1. First, a boutique amp has a distinct tone. You might think that the distinctiveness is limiting. But it’s not. To me, boutique amps represent the ideal tone right out of the box. For instance, I played a VersaTone 57 from Faustine Amps the other day. It had the tone I’ve been after: Smooth bass, thick mids (but not overpowering), and beautiful, harmonically-laden highs that seemed to float in the air. When driven, the resulting distortion was absolutely smooth as silk, with no high-end break-up. To achieve this tone with my Hot Rod, I’ve had to swap tubes, re-bias the power amp tubes, and throw a few effects at it. And I still get a high-end break-up, which means I have to bring the amp back into the shop to have a couple of resisitors changed. In essence, with bench time and equipment, I will have spent just a couple of hundred bucks short of what I would’ve paid for a VT-57.

    Mind you though, because boutique amps are very distinctive, you have to play a lot of them before you make a decision. I’ve tried out at least 20 different amps, and I’ve finally narrowed my search to two amps, and this search has taken a few months.

  2. Secondly, almost all boutique amps are completely hand-wired. Mass-produced amps such as my Hot Rod use a PCB board to route all the electronics – it’s efficient and cheap. The advantage of hand-wiring is that if you happen to blow a resistor or a capacitor, you can simply swap it out for a new one. On the other hand, you have to replace the entire PCB board if you blow a resistor since it resides on the board itself. Not fun. From what I understand, the typical life for a Hot Rod is about seven years under regular use. There are hand-wired amps from 40 years ago that still function great. For instance, I know a guy who still plays his ’65 Fender Twin Reverb. Back then amps were completely hand-wired, and he’s just made simple repairs over the years. So the point is that boutique amps are designed and built to last for decades, not just a handful of years.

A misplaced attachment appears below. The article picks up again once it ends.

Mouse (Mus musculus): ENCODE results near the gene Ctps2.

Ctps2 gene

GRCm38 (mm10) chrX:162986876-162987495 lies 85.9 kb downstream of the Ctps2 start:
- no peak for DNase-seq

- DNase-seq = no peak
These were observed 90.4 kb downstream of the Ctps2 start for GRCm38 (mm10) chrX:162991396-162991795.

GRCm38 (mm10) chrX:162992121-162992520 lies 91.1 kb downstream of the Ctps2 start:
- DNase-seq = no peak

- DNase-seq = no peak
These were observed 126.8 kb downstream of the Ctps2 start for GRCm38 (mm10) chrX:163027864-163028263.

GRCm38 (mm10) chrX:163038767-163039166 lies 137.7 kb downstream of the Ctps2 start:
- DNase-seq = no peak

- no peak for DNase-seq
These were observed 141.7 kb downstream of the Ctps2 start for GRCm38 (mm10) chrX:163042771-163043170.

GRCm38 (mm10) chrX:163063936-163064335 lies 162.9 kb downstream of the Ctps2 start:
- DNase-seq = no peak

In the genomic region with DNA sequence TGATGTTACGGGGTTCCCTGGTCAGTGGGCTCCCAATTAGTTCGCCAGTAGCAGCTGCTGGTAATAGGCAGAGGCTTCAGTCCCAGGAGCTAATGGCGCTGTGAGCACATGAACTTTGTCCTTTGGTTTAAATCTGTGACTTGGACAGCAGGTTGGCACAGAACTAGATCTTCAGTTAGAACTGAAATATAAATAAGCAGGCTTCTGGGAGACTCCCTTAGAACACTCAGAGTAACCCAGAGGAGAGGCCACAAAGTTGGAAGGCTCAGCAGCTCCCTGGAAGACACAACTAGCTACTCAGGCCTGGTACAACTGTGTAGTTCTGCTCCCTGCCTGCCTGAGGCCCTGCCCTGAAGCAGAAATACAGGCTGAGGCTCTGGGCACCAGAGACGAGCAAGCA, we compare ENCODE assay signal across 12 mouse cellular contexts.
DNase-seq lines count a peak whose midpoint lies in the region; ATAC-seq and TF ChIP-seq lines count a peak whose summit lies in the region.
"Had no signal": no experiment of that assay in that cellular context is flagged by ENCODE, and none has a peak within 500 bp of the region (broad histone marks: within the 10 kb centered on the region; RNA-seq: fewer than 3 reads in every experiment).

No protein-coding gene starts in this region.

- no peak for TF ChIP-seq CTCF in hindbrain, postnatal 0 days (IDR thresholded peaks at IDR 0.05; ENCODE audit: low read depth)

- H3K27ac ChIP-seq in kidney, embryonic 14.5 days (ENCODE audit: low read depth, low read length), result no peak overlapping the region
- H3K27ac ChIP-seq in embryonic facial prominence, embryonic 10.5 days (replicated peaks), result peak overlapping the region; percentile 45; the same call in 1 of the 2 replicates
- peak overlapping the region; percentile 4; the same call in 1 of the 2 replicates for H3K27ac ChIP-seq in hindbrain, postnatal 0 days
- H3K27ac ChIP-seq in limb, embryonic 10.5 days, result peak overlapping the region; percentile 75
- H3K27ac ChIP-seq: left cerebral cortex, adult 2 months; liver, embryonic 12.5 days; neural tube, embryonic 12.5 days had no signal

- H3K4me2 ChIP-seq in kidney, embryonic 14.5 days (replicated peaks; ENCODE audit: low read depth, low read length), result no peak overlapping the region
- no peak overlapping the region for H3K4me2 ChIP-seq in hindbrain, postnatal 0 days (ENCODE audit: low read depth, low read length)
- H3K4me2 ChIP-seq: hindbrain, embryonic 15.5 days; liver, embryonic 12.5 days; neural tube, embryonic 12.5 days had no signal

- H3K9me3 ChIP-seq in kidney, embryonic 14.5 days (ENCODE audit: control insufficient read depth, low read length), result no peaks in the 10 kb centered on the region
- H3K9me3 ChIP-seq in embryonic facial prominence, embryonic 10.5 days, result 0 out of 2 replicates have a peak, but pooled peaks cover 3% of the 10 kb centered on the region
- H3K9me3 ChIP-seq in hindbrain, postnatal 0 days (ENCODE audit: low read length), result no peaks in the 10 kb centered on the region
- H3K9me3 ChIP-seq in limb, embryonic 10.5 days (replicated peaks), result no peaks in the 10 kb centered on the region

So what about my Hot Rod Deluxe? Frankly, I still love it, and because I’m so satisfied with how it sounds, I’ll continue to play it until it dies. That may be 10 years from now, it may be a couple of years from now. When that happens, I’ll go with a boutique amp. But not before.

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In search of boutique tone? There’s no better place than Tone Merchants in Orange, CA. I found this excellent shop online while surfing the web for a boutique tube amp, and recently had the fortune to visit the shop while I was on vacation.